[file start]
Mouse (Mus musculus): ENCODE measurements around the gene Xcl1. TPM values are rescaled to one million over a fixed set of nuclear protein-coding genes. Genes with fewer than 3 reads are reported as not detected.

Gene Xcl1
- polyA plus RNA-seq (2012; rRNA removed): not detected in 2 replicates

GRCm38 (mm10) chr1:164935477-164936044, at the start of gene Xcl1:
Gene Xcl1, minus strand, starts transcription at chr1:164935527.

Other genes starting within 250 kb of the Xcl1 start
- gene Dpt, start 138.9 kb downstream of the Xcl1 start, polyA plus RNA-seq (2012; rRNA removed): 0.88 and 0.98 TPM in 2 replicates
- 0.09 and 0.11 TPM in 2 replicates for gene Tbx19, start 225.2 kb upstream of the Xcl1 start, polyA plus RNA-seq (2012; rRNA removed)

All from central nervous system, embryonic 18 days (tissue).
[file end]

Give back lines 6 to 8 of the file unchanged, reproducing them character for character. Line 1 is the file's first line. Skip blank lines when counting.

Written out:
Other genes starting within 250 kb of the Xcl1 start
- gene Dpt, start 138.9 kb downstream of the Xcl1 start, polyA plus RNA-seq (2012; rRNA removed): 0.88 and 0.98 TPM in 2 replicates
- 0.09 and 0.11 TPM in 2 replicates for gene Tbx19, start 225.2 kb upstream of the Xcl1 start, polyA plus RNA-seq (2012; rRNA removed)